The Other Columbus: Anti-racism work is supposed to be hard
More than any of my books, poems, essays and journalism, this paragraph is the most widely read thing I’ve ever written:
“The problem is that white people see racism as conscious hate, when racism is bigger than that. Racism is a complex system of social and political levers and pulleys set up generations ago to continue working on the behalf of whites at other people’s expense, whether whites know/like it or not. Racism is an insidious cultural disease. It is so insidious that it doesn’t care if you are a white person who likes black people; it’s still going to find a way to infect how you deal with people who don’t look like you. Yes, racism looks like hate, but hate is just one manifestation. Privilege is another. Access is another. Ignorance is another. Apathy is another. And so on. So while I agree with people who say no one is born racist, it remains a powerful system that we’re immediately born into. It’s like being born into air: you take it in as soon as you breathe. It’s not a cold that you can get over. There is no anti-racist certification class. It’s a set of socioeconomic traps and cultural values that are fired up every time we interact with the world. It is a thing you have to keep scooping out of the boat of your life to keep from drowning in it. I know it’s hard work, but it’s the price you pay for owning everything.”
The quote has recently gone viral, but it’s not the first time. It happened when I first wrote it in 2014, tucked into an essay after Ani DiFranco planned to use a former slave plantation as an event site. It popped up later that same year during protests in Ferguson and after Eric Garner’s murder. It’s appeared in a lot of online articles. Someone made an ASL video of it. It’s been shared by one of the founders of the #BlackLivesMatter movement. I’ve been interviewed about it. I’ve seen it translated in four languages. That paragraph has gotten around.
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I’m not here to humble-brag this quote. I’m here to point out that the reason why it keeps coming back every couple of years is because we, as a society, aren’t fixing the problem. In fact, it’s getting worse. And that’s happening because people aren’t digging into the work correctly. They aren’t leaping the first and most important hurdle to dealing with racism in this country: comfort.
America’s premiere value isn’t liberty or justice or freedom. If those were true, you wouldn’t have protests now. Black people would complain about the same things that white people complain about: having to wait in line at Starbucks and their favorite TV shows being canceled. All of our comedians would be making jokes about airports. We might even stop making pumpkin spice jokes.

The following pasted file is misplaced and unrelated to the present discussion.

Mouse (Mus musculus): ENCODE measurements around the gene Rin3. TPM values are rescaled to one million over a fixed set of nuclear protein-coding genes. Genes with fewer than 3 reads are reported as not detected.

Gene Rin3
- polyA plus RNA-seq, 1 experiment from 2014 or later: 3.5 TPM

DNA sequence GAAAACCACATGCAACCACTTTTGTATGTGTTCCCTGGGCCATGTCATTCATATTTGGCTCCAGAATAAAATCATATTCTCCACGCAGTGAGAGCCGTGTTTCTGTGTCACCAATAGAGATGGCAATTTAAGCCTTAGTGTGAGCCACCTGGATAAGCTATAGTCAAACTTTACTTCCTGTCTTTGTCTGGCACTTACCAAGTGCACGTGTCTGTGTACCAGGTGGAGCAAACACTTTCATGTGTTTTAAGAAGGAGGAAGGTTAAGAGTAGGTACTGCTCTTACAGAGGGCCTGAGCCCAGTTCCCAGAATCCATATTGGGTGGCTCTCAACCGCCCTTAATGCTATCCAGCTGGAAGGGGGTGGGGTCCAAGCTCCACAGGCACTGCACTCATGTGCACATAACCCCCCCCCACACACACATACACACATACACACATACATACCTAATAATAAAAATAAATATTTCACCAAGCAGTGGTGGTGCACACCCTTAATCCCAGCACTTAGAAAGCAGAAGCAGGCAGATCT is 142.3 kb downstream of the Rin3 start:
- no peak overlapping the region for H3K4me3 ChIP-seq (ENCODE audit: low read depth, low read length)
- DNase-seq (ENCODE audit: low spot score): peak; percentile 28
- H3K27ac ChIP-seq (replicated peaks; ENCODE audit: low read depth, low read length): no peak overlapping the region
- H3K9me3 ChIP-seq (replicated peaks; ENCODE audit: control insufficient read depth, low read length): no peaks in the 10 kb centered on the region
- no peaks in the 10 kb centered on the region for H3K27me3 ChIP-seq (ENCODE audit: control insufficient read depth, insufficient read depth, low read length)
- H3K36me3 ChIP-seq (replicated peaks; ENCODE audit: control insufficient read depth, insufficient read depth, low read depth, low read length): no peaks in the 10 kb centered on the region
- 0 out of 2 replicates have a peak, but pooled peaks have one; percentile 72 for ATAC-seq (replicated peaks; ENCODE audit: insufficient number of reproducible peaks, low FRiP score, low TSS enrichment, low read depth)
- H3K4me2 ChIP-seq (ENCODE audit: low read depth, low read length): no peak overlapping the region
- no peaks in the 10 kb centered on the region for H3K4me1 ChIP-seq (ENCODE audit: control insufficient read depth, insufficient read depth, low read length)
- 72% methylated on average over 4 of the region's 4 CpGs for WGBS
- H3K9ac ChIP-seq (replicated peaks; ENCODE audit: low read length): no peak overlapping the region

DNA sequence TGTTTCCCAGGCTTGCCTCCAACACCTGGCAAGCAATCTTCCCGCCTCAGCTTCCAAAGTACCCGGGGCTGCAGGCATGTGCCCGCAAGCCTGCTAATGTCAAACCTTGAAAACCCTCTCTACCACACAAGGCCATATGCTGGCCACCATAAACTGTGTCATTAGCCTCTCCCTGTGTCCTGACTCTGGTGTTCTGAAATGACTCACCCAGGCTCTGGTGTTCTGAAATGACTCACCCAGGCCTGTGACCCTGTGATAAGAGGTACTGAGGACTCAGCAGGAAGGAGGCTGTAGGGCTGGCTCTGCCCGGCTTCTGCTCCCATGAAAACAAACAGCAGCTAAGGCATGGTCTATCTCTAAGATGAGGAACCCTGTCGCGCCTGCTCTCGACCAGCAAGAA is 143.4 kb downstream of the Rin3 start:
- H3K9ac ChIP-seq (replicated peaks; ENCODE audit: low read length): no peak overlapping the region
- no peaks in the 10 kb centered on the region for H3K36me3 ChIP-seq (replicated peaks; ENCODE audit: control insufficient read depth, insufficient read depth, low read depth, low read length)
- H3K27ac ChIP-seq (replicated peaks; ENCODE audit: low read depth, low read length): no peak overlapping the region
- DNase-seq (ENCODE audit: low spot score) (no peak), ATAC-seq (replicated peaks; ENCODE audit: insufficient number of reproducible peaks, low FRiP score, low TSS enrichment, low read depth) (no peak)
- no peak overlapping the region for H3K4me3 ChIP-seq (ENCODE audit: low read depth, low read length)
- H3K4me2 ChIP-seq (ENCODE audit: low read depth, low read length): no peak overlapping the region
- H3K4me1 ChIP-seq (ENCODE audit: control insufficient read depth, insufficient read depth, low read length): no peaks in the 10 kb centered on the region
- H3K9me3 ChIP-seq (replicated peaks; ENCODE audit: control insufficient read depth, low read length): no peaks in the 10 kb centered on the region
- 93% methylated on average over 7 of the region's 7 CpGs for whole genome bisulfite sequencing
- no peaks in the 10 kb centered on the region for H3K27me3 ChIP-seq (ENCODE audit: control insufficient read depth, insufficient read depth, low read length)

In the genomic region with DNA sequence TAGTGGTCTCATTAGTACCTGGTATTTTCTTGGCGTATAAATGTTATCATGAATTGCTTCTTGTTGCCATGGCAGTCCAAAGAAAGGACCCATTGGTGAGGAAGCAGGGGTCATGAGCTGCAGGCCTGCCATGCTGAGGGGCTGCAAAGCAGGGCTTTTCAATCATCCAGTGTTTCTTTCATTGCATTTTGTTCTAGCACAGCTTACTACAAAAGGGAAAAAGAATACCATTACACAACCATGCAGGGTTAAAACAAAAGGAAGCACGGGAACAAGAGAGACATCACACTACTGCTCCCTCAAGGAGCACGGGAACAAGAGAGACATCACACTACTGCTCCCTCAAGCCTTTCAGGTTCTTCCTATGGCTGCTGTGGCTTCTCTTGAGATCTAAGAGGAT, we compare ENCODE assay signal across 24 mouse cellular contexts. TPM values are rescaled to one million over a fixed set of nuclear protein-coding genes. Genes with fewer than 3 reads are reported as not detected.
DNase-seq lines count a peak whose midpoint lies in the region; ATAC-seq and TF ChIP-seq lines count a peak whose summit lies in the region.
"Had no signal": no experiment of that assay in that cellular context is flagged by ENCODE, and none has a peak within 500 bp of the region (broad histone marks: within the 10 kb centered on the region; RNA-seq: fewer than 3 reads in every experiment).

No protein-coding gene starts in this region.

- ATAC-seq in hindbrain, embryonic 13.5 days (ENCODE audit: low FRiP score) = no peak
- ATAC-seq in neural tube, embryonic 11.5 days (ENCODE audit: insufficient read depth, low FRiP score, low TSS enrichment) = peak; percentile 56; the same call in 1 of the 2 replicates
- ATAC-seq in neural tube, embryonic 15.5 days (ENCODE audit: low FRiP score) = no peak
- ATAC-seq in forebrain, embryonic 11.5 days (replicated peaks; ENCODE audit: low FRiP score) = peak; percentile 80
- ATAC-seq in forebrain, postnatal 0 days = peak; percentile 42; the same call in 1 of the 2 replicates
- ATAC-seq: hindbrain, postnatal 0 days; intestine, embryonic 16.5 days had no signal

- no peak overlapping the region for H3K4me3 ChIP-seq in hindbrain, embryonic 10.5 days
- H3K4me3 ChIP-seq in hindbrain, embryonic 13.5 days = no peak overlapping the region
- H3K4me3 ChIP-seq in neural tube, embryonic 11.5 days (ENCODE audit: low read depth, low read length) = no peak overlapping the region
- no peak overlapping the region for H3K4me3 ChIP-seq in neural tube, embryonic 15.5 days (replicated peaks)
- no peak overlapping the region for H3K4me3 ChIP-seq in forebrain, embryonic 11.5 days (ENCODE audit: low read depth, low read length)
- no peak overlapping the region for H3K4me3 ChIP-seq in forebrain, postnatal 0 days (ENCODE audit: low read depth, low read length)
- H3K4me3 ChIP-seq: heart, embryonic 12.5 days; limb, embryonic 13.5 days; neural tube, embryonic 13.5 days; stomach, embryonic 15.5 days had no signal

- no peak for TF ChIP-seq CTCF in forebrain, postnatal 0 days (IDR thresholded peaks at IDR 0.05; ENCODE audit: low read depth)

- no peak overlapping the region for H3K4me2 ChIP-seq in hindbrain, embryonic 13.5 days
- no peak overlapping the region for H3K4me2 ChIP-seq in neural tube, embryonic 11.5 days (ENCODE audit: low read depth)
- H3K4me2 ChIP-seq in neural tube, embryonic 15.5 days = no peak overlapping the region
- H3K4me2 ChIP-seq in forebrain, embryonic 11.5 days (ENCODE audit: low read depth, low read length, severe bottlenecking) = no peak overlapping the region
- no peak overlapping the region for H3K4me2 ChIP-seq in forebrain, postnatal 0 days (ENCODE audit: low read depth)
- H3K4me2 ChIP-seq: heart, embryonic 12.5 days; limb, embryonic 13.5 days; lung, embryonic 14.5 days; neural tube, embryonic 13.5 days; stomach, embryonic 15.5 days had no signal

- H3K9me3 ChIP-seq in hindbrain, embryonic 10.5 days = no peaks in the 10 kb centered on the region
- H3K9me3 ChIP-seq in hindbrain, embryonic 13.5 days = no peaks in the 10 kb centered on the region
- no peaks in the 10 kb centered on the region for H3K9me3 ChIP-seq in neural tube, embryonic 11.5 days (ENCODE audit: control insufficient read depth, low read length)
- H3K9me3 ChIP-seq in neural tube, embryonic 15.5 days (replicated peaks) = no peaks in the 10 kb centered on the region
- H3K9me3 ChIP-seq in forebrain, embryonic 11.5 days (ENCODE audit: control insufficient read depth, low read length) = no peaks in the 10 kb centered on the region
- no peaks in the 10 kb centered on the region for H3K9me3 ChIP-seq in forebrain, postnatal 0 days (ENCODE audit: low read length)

This quote tries to make something very clear about anti-racism work: It is uncomfortable work. If the work you’re doing to deprogram white supremacy and racism out of your life is comfortable, that’s probably not the work. The work is supposed to make you uneasy, to fill you with dread. It is work that shouldn’t have a hug anywhere near it when you start. It is work that should seem like it has no end because it is internal work that stretches through the whole of your life. There are no easy answers to the real work. Answers vary depending on who’s asking the question. The work isn’t always shovel-ready. You will have to think about the work, and once you start doing that correctly, you will never not be thinking about the work.
And because someone will insist that I show a step despite my pointing out how it is not my work, here is some homework for you, courtesy of Toni Morrison. This is a quote from an interview she did with Charlie Rose:
“What are you without racism? Are you any good? Are you still strong? Are you still smart? Do you still like yourself? I mean, these are the questions. … If you can only be tall because somebody is on their knees, then you have a serious problem. And my feeling is that white people have a very, very serious problem, andthey should start thinking about whatthey can do about it. Take me out of it.”
That deceptively complex question – What are you without racism? – is one rarely posed to white people, or one they pose to themselves. It is a question that could consume a life in the answering. If this all sounds unbearably hard, then I have conveyed the appropriate degree of effort that must be expended. You’re trying to undo centuries of social programming and systemic privilege – trying to create actual change – so yes, it should be painful. There should be tears. There should be grief and guilt. There should be shouting and bad words and silence. There should be wariness, even at the best of intentions.
I am honored that so many people find merit in my quote. It makes me feel good to know that people are taking something away from it that may change their lives in ways that other things that are better or more profound than this quote have not. I guess there really is a place for every earnest effort in a movement. But there is also a sadness for me in the way this quote continues to make the rounds, in its bumping needle scratch reminder that if you’re not willing to put in the right work now, you’ll be seeing this quote again in another six years.